In this episode, Bishop Barron and Brandon Vogt record live from the L.A. Congress, discussing Bishop Barron’s keynote talk on beauty and interacting with visitors at the booth. Enjoy!

Leave a Reply

Your email address will not be published. Required fields are marked *

5 comments on “WOF 119: Live Q&A from the L.A. Congress

  1. Melissa Mar 19, 2018

    Thank you Bishop Barron and the WOF staff for all the work you put into this podcast. I think I’ve listened to everyone one and several multiple times! In this episode, Bishop you mention a poster of Catholic scientists. I’d love to get these for our middle school teachers. If you all have one in particular I was hoping you could provide a link. Thank you and God bless you all!

  2. maureen romano Mar 20, 2018

    Bishop Barron:

    This is such a helpful talk to my husband and I who are seniors and trying to evangelize to our family and we have some great ideas here so thank you very much. There is something here for everyone who wants to spread the Catholic Faith.

  3. Thank you! Very Inspiring Bishop Barron.

  4. Racheal Mar 25, 2018

    I admire Isaac Newton, first for his contributions to physics and science and also, after I read a biography about him, when I realized he was also religious. Historically, scientists (two examples; Rene Descartes, Charles Darwin ) practiced both science and religion.

    For anyone with an interest:

    I. The theology of the Principia Mathematica: opening questions

    This paper provides a preliminary survey of the theology of Isaac
    Newton’s Principia mathematica, first published in 1687 and later printed
    in revised and expanded second and third editions in 1713 and 1726.1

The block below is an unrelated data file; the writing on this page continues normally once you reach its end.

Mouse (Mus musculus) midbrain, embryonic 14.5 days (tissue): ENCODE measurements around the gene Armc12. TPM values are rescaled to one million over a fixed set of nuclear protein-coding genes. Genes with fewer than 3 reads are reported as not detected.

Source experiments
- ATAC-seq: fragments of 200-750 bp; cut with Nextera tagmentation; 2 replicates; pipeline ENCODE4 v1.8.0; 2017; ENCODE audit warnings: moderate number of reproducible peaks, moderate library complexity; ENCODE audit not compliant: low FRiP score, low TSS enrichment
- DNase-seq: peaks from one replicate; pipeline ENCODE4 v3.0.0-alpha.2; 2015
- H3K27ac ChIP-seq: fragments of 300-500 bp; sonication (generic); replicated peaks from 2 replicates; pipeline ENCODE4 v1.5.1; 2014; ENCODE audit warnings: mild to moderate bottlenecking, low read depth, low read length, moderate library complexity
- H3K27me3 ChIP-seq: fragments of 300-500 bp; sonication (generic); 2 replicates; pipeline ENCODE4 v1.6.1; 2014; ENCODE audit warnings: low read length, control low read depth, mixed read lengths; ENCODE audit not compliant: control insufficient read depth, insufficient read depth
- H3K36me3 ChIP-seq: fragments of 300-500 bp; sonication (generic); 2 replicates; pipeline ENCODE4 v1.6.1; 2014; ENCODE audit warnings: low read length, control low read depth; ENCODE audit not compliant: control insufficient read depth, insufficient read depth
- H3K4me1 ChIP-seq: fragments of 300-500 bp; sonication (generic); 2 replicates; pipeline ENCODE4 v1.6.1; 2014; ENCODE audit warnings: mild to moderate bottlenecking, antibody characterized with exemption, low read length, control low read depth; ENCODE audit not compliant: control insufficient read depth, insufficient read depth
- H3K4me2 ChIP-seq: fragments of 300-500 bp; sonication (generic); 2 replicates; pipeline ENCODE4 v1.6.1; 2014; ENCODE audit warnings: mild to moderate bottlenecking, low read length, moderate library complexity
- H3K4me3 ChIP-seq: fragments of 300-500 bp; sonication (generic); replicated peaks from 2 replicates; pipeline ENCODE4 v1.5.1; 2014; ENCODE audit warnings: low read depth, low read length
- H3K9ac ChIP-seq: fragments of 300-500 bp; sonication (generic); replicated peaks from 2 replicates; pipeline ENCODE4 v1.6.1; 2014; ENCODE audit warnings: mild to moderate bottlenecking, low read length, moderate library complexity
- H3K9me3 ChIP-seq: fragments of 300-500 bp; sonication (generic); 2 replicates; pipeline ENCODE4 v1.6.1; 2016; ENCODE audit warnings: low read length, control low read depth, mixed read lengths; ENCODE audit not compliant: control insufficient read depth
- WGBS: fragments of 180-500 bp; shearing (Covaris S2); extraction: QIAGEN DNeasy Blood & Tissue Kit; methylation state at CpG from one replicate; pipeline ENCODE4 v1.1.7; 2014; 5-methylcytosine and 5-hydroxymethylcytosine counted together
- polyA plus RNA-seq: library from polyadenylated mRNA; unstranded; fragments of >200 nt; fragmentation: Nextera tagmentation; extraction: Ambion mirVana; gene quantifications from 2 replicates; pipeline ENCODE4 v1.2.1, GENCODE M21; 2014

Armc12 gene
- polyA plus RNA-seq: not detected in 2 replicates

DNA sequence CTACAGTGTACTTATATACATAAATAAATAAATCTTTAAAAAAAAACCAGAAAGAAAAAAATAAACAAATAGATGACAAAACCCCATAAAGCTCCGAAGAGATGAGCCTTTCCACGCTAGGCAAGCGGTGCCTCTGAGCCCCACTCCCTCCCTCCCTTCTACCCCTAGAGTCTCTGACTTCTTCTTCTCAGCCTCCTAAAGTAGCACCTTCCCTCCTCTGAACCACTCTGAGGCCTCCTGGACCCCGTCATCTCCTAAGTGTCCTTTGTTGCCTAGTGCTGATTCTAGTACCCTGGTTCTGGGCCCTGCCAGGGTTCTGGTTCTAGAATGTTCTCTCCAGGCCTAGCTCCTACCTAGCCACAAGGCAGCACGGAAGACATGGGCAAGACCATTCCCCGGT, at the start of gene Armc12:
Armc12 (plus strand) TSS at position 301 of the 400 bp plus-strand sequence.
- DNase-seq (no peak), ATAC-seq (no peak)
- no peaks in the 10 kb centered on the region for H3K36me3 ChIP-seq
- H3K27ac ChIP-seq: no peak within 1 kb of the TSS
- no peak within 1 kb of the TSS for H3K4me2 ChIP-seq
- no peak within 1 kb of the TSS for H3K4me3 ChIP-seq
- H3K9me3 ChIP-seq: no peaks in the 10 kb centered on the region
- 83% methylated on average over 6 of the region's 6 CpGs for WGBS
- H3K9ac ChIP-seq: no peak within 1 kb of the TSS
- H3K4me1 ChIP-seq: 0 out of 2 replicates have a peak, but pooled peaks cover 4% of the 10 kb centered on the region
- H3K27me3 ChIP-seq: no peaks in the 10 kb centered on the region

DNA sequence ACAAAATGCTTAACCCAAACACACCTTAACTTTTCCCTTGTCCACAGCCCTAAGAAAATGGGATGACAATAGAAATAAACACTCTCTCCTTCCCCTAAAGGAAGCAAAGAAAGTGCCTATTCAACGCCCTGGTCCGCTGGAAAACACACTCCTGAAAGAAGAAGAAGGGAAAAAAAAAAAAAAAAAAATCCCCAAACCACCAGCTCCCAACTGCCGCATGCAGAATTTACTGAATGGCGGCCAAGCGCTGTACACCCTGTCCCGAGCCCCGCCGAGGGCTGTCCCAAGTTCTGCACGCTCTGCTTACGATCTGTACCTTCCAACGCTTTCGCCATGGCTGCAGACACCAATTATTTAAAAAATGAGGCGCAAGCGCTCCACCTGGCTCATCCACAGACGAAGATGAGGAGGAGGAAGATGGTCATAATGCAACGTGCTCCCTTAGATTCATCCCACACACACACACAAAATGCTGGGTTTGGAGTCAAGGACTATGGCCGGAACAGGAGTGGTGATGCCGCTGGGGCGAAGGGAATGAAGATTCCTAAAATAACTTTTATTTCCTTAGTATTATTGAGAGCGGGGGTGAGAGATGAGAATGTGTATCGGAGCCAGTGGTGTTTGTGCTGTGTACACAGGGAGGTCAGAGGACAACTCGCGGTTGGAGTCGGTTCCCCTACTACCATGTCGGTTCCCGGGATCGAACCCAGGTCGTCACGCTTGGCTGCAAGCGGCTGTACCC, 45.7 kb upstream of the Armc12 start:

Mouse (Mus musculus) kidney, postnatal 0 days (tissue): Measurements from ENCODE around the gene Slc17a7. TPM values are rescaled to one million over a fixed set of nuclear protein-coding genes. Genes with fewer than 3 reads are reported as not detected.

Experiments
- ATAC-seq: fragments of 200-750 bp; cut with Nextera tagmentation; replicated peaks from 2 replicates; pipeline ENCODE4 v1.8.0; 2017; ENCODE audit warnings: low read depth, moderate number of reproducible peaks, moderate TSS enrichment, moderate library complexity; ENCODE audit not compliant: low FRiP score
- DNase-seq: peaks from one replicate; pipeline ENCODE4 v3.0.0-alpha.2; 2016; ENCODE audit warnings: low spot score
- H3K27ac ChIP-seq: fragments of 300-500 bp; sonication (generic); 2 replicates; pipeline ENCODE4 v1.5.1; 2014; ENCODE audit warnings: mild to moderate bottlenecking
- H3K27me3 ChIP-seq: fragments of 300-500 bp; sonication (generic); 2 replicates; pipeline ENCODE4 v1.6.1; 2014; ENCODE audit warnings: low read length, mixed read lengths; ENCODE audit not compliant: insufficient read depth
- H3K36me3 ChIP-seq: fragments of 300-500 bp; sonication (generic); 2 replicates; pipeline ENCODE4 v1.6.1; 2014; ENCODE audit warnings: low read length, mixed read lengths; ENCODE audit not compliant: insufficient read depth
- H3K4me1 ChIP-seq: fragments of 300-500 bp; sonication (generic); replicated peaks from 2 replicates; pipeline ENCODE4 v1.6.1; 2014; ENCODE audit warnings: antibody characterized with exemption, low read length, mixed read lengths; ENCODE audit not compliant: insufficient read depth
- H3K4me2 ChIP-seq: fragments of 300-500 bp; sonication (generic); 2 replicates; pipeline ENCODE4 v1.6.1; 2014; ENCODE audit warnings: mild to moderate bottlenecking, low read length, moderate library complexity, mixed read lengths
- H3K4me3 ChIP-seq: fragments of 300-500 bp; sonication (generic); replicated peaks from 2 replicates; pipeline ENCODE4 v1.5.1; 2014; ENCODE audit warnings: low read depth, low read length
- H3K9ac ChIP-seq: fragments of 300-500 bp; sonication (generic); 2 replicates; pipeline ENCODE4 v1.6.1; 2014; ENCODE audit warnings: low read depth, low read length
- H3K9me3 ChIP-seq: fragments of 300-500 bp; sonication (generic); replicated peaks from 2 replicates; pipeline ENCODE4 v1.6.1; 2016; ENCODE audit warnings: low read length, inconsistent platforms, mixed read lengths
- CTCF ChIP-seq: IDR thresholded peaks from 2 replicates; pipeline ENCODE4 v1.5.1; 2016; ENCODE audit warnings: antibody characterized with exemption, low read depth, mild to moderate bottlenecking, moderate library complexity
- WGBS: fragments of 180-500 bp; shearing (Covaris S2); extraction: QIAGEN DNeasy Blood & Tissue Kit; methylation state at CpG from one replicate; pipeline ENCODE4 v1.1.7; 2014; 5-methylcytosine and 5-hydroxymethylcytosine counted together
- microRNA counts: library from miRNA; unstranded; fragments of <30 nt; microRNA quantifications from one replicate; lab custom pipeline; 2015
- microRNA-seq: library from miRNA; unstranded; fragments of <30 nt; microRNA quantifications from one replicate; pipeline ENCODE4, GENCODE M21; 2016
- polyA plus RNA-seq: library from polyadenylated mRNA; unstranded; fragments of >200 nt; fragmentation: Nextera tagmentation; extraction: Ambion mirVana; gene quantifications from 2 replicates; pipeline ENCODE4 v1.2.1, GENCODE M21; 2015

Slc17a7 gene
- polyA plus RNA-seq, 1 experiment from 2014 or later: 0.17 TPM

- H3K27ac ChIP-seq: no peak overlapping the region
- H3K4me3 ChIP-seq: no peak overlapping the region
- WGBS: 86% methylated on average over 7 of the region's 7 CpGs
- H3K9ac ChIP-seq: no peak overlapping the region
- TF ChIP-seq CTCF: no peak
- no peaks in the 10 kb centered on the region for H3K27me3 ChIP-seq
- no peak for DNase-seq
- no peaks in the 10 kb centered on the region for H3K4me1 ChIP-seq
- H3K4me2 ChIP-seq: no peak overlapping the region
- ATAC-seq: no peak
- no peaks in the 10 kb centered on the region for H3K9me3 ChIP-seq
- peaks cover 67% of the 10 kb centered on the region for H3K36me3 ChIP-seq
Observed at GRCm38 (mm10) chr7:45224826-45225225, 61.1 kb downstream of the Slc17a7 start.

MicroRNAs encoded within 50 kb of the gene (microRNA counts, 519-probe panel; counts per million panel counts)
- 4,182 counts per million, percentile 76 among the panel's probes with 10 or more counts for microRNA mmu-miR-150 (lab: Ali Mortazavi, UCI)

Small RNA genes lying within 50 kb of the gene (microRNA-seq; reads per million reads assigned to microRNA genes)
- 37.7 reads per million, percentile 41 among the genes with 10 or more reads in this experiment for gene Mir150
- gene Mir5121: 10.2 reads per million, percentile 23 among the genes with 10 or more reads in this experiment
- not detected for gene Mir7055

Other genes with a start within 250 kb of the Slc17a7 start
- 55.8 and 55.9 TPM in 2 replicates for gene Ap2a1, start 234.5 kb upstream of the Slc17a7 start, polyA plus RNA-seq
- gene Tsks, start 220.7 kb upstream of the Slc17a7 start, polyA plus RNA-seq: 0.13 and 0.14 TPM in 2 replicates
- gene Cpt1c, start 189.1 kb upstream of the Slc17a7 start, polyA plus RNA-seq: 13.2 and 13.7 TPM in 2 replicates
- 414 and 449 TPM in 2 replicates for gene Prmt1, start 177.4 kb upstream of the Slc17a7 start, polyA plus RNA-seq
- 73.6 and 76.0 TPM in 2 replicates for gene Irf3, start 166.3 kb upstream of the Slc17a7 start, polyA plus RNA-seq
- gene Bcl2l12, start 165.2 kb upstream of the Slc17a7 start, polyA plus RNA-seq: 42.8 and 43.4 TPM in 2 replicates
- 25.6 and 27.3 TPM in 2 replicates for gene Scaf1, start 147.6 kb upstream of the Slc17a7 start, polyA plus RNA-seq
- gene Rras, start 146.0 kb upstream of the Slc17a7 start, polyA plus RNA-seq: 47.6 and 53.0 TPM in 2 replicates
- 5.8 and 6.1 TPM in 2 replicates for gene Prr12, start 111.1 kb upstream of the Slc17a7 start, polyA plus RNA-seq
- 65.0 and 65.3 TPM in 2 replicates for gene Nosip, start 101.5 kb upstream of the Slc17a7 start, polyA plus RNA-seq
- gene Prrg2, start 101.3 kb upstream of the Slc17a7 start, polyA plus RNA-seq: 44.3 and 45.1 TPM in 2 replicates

With only one direct reference to God and a single mention of the Bible,
    the first edition of Newton’s Principia may have struck many contemporaries
    as an oddly secular work. Even the mechanical philosopher René
    Descartes’ Principles of philosophy (1644) contains numerous references to
    God and his activity in the world. From the vantage point of today, as
    well, it may seem that God and theology do not impinge in any significant
    way on the thought-world of the Principia. There is after all more explicit
    theology in Charles Darwin’s Origin of Species (1859) than in the first edition
    of Newton’s great work. In fact, there is in popular culture a common
    belief that Newton’s physics makes God superfluous. Did not Newton’s
    work inevitably lead to that famous moment over a century later when the
    French physicist Pierre-Simon de la Place told Napoleon (who had asked
    him why his work did not mention God when Newton’s did): “Sire, I have no need of that hypothesis”?2 The belief that Newton invented a ‘clockwork
    universe’ that was initially created by God and then left to tick away
    on its own, or that this mechanical cosmos implies that God is not really
    necessary to begin with, appears to be firmly entrenched in the popular imagination.
    The Principia is a work of physics that brilliantly presents the
    three laws of motion and the inverse-square law; what does all of this have
    to do with theology? Certainly, works of physics today do not also present
    theology. All of these considerations may suggest that a paper that proposes
    to speak about the theology of Newton’s Principia will either be very short
    or involve strained apologetics.
    Yet we now know that Newton produced a substantial body of theological
    writings and that he devoted close to six decades to a passionate study
    of the Bible, theology, prophecy, church history and natural theology.
    Newton’s theological papers total a minimum of two and a half million words
    and constitute the single largest category in his manuscript corpus.

    From: The Theology of Isaac Newton’s Principia Mathematica…

  5. Please allow Canadians to partake in the wordonfire-movement education